Weird behavior from lithium AAs


I put a pair of Energizer e2 Lithium AAs in my 200LX on 10/29. They're a little old, but the expiration date on them is 2013. I hadn't used the 200LX much in the intervening time, but had to enter some data this afternoon. I went to turn it on, and... nothing! Just the low battery warning beep you get if you try to power it on with dead batteries.

I popped in a pair of fresh alkalines, and it came right up; the backup battery thankfully did its job.

That didn't make any sense, so I hit the lithiums with my multimeter. One of them reads 1.445 V, the other 0.366 V. What the heck happened there? I normally get up to two months of light use from alkalines. Not sure if I should bother trying to use the remaining pair from this four-pack...


One of them must have had a manufacturing defect.


I've never used Lithium Energizers with expiration dates that short. I wonder if these were defective, 2013 expiration means that they were among the first lithium AA cells made by Energizer I think. They claim 15 year shelf life so perhaps these were made as early at 1998. (Were they even making them that far back?)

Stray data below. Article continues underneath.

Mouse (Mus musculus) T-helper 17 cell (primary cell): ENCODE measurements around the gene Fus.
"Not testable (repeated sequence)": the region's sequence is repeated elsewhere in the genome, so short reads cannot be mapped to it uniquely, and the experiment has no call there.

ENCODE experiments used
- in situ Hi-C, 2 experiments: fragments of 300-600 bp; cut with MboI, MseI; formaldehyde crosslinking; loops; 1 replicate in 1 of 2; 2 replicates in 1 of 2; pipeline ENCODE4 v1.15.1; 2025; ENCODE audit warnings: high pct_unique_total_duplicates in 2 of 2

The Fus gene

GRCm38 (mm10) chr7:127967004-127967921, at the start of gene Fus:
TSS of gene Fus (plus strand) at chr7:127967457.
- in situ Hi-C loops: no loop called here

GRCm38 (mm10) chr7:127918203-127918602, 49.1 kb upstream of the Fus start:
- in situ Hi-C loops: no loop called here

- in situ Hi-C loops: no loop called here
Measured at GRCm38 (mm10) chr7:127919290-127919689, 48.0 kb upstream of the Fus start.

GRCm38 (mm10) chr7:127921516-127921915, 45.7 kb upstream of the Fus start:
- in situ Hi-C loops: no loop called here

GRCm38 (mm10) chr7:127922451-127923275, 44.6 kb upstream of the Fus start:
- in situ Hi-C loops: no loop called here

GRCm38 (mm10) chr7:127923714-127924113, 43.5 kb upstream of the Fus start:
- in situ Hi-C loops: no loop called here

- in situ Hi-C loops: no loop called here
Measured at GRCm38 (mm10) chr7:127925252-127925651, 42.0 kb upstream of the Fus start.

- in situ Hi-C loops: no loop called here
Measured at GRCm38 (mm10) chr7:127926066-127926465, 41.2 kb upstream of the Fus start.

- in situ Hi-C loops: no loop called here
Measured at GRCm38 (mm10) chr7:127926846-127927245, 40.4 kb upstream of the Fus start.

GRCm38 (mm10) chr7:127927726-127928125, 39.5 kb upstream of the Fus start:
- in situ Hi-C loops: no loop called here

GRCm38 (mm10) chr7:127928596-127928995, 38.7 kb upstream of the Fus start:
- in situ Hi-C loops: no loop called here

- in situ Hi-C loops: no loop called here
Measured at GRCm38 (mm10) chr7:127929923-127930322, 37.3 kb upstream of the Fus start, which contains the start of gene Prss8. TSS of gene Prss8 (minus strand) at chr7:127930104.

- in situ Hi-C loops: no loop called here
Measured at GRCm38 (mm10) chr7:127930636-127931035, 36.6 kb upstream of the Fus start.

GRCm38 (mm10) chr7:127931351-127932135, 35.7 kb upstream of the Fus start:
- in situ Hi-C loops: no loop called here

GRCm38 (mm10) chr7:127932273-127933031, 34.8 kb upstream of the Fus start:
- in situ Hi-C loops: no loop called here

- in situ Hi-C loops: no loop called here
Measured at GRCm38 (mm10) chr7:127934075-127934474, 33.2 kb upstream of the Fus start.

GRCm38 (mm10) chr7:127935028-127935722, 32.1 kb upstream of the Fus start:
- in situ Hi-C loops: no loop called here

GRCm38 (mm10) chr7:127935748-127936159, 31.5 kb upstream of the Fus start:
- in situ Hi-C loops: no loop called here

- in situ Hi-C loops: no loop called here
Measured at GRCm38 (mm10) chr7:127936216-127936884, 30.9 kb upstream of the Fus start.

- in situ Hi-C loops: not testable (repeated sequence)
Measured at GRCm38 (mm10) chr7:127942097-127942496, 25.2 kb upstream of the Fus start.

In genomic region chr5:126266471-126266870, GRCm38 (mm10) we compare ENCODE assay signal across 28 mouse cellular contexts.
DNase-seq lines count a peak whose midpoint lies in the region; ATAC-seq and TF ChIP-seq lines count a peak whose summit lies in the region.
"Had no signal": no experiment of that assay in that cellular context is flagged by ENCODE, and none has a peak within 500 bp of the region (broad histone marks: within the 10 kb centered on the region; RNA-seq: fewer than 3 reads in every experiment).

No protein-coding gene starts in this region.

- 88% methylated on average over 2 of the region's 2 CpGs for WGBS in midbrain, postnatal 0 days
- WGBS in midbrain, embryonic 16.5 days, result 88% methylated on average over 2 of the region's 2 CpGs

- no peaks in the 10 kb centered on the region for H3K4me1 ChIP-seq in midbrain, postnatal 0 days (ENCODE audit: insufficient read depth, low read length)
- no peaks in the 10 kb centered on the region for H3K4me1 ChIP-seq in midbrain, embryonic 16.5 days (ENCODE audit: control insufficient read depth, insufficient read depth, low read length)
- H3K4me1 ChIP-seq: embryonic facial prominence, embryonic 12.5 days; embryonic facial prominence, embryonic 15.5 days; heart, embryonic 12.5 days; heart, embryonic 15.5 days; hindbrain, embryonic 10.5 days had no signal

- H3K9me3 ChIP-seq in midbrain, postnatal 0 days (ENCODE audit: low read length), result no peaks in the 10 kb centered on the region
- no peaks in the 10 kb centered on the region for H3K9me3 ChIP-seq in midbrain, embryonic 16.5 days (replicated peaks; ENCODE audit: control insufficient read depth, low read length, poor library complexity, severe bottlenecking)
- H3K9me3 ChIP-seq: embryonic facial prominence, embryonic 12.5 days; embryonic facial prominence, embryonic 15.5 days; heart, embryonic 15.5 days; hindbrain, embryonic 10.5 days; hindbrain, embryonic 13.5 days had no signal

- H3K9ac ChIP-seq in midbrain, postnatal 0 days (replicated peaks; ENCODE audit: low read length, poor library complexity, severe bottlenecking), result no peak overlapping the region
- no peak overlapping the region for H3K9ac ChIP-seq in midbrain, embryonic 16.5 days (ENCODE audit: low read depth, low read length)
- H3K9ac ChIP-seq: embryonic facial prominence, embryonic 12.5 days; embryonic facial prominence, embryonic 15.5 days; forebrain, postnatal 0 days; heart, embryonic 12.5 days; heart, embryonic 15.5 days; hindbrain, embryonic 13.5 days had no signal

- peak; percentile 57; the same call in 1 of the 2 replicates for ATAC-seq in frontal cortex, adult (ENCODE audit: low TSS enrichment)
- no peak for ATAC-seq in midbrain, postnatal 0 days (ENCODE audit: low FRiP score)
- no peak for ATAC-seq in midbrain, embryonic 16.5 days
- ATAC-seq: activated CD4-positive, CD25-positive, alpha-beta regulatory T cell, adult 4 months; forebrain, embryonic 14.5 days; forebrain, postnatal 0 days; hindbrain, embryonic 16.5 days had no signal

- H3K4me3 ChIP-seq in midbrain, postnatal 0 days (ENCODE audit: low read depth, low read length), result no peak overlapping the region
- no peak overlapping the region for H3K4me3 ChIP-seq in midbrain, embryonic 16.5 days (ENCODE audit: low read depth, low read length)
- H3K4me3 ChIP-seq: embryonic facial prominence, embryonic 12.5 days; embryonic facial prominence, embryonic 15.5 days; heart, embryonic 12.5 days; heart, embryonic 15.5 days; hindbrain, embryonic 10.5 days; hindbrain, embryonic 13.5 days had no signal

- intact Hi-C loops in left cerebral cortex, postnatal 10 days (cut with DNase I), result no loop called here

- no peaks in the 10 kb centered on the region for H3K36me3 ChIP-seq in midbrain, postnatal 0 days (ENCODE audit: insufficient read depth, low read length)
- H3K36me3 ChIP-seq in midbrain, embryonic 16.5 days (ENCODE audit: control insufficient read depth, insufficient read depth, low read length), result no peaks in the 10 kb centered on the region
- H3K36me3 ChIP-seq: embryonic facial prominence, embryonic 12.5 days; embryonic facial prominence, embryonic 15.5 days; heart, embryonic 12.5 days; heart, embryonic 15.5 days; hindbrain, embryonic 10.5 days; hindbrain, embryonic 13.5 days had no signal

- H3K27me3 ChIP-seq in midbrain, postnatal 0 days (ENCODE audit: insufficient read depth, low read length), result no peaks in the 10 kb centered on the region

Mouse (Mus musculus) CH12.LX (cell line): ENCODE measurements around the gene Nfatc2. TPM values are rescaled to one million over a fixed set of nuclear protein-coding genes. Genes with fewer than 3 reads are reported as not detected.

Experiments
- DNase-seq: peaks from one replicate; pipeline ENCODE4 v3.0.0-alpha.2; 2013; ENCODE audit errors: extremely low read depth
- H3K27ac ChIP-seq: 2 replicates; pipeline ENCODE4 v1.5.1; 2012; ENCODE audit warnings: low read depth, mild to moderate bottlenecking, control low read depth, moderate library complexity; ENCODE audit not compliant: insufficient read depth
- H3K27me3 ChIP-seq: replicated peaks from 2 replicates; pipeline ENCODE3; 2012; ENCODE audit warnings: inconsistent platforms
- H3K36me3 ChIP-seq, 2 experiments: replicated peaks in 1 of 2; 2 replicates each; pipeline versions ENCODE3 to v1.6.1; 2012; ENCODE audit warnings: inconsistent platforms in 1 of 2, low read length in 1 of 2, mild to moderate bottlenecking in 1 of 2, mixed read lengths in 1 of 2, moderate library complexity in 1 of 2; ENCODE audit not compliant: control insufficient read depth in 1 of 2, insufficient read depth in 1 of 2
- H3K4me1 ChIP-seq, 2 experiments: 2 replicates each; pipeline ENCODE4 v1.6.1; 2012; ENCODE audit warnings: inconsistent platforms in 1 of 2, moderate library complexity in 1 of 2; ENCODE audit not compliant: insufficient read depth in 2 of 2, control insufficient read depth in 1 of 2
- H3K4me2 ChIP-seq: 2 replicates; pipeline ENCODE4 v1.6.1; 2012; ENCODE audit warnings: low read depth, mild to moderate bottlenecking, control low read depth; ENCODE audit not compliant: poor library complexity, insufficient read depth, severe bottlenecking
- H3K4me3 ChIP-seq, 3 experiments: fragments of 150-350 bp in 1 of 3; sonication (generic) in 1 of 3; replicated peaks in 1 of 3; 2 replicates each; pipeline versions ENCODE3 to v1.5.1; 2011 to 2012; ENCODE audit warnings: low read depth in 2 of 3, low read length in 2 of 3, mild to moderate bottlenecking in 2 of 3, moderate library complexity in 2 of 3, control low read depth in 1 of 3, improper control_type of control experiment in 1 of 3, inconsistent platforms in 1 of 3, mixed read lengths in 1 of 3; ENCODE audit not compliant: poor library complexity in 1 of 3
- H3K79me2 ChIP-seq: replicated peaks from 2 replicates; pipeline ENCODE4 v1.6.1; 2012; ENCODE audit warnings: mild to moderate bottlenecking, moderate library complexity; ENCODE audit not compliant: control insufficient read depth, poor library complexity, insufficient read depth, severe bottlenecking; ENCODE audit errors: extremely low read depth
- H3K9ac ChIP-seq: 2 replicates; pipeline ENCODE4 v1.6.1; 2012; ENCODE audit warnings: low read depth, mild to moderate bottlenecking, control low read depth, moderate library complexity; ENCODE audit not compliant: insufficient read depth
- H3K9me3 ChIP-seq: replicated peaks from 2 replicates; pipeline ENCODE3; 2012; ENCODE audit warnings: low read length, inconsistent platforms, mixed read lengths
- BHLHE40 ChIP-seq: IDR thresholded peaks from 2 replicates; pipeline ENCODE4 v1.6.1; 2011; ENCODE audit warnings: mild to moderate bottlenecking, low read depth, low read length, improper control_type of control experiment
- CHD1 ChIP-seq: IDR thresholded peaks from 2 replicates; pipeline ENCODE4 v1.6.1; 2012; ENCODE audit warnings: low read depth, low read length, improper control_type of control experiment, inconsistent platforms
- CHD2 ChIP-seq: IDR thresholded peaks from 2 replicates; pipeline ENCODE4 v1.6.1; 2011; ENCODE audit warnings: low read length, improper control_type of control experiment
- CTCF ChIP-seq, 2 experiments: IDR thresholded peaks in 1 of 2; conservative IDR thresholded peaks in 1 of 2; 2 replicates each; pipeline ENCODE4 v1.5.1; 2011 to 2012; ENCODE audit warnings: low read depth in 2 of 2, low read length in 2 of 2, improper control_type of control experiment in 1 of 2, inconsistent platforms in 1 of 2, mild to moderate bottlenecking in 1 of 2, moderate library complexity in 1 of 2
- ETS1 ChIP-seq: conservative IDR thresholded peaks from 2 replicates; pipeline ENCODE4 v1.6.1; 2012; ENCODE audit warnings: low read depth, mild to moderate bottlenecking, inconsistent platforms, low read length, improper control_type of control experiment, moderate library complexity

I use these AA and AAA cells in many devices, including my 200LX (once in a while). At 1.445 volts they are dead. Their normal voltage with no load is about 1.7 volts this drops very, very slowly as you use them to about 1.5 volts and at that point plummets to a fraction of a volt.

They are a great choice in standby flashlights (with real on/off switches) and calculators that are rarely used but you never want to think about batteries doing dead. They are also by far the best cells to use very cold environments and in extremely high drain applications (digital cameras). But they are a poor choice in low to moderate drain applications at room temperature and anything where you want some warning that the batteries are about to die.

Edited: 14 Nov 2012, 5:38 p.m.


I think I'm going with the "old and/or defective" theory. I think my wife may have actually found these while cleaning out some old boxes in the garage. Glad I didn't bother trying to use them in my Omnibook. Heh.


The battery might be defective, of course, but...

Lithium batteries has a tendency of "going to sleep", and needs to be waken up by a short, high current load ( using AA-cells maybe 50 mA/10 ms should do).

Lithium batteries are my primary choice in most applications, unless it's voltage level should present a problem.

Edited: 14 Nov 2012, 6:27 p.m.

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